Teens chronically sleep deprived
Studies show that adolescents who don’t get enough sleep often suffer physical and mental health problems, an increased risk of automobile accidents and a decline in academic performance, according to the AAP. But getting enough sleep each night can be hard for teens whose natural sleep cycles make it difficult for them to fall asleep before 11 p.m. – and who face a first-period class at 7:30 a.m. or earlier the next day.
Many studies have documented that the average adolescent in the U.S. is chronically sleep-deprived and pathologically sleepy. A National Sleep Foundation poll found 59 percent of sixth through eighth graders and 87 percent of high school students in the U.S. were getting less than the recommended 8.5 to 9.5 hours of sleep on school nights, according to the AAP statement.
The policy statement is accompanied by a technical report, “Insufficient Sleep in Adolescents and Young Adults: An Update on Causes and Consequences,” also published online this week. The technical report updates a prior report on excessive sleepiness among adolescents that was published in 2005.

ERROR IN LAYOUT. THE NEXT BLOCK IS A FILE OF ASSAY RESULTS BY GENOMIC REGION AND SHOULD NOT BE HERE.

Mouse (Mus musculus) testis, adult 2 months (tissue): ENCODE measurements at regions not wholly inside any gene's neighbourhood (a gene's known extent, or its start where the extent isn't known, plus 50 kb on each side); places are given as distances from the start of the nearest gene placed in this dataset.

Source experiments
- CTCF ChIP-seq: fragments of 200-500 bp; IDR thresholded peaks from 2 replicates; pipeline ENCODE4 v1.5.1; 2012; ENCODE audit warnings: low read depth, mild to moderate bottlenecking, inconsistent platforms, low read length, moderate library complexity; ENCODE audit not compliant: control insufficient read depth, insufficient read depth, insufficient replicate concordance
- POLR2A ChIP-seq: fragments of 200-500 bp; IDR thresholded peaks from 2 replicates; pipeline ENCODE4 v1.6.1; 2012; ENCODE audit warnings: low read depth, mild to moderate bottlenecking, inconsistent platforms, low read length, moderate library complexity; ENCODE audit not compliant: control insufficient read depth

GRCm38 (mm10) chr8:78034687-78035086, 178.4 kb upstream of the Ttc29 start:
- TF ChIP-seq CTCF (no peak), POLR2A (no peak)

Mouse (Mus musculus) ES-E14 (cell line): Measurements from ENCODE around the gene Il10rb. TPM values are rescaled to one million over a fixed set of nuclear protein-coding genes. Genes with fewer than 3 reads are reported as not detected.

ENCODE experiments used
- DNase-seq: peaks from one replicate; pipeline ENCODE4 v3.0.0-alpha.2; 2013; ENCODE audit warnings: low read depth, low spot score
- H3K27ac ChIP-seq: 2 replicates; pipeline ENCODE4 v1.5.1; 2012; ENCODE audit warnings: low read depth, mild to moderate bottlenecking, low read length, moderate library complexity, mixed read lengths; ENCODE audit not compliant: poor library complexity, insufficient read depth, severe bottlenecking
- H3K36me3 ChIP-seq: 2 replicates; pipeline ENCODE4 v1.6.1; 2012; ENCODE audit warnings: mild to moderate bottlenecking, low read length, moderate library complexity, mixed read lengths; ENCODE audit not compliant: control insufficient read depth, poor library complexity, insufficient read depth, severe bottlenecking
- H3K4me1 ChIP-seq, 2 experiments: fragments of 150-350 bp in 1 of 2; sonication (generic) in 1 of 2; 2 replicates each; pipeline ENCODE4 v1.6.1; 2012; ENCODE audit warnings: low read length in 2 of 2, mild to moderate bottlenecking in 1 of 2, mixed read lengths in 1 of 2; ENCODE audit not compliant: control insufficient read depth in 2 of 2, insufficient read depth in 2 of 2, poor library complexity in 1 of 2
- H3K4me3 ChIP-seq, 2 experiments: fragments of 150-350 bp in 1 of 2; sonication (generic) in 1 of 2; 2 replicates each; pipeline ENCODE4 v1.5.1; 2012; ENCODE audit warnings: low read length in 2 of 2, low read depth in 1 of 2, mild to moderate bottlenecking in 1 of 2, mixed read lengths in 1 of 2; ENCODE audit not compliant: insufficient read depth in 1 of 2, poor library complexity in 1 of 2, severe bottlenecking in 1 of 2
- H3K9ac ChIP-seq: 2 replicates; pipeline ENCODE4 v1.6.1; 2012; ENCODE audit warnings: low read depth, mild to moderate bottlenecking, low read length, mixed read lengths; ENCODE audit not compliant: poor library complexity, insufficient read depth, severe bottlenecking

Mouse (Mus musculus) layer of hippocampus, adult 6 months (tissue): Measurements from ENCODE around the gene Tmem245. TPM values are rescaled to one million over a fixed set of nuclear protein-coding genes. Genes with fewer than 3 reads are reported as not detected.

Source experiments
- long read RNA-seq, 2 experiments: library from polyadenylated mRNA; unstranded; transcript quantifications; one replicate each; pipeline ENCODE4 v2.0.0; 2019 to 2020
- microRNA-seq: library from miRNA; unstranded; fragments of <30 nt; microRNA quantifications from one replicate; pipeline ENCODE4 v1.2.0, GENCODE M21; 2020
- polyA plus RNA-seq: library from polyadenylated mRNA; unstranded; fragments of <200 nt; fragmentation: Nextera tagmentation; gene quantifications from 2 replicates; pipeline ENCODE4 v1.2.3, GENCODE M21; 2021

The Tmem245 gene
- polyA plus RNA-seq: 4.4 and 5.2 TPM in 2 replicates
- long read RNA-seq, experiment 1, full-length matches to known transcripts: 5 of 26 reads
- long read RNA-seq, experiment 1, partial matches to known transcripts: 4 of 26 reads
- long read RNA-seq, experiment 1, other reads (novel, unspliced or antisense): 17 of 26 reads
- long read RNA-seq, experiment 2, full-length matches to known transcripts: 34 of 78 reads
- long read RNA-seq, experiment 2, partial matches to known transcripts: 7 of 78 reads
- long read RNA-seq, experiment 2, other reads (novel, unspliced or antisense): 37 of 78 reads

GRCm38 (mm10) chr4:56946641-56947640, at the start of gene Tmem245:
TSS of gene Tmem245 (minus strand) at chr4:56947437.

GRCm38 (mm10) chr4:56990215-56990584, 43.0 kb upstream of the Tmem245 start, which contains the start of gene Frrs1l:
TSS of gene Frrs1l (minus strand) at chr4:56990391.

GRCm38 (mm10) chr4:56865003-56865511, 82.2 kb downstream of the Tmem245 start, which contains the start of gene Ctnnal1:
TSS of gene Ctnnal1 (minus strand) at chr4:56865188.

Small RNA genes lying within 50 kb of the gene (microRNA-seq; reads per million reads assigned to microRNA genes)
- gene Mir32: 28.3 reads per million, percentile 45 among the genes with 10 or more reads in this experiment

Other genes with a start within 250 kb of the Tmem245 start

The reasons for teens’ lack of sleep are complex, and include homework, extracurricular activities, after-school jobs and use of technology that can keep them up late on week nights, according to the statement. The AAP recommends pediatricians counsel teens and parents about healthy sleep habits, including enforcing a media curfew. The AAP also advises health care professionals to educate parents, educators, athletic coaches and other stakeholders about the biological and environmental factors that contribute to insufficient sleep.
But the evidence strongly suggests that a too-early start to the school day is a critical contributor to chronic sleep deprivation among American adolescents, according to the statement. An estimated 40 percent of high schools in the U.S. currently have a start time before 8 a.m.; only 15 percent start at 8:30 a.m. or later. The median middle school start time is 8 a.m., and more than 20 percent of middle schools start at 7:45 a.m. or earlier.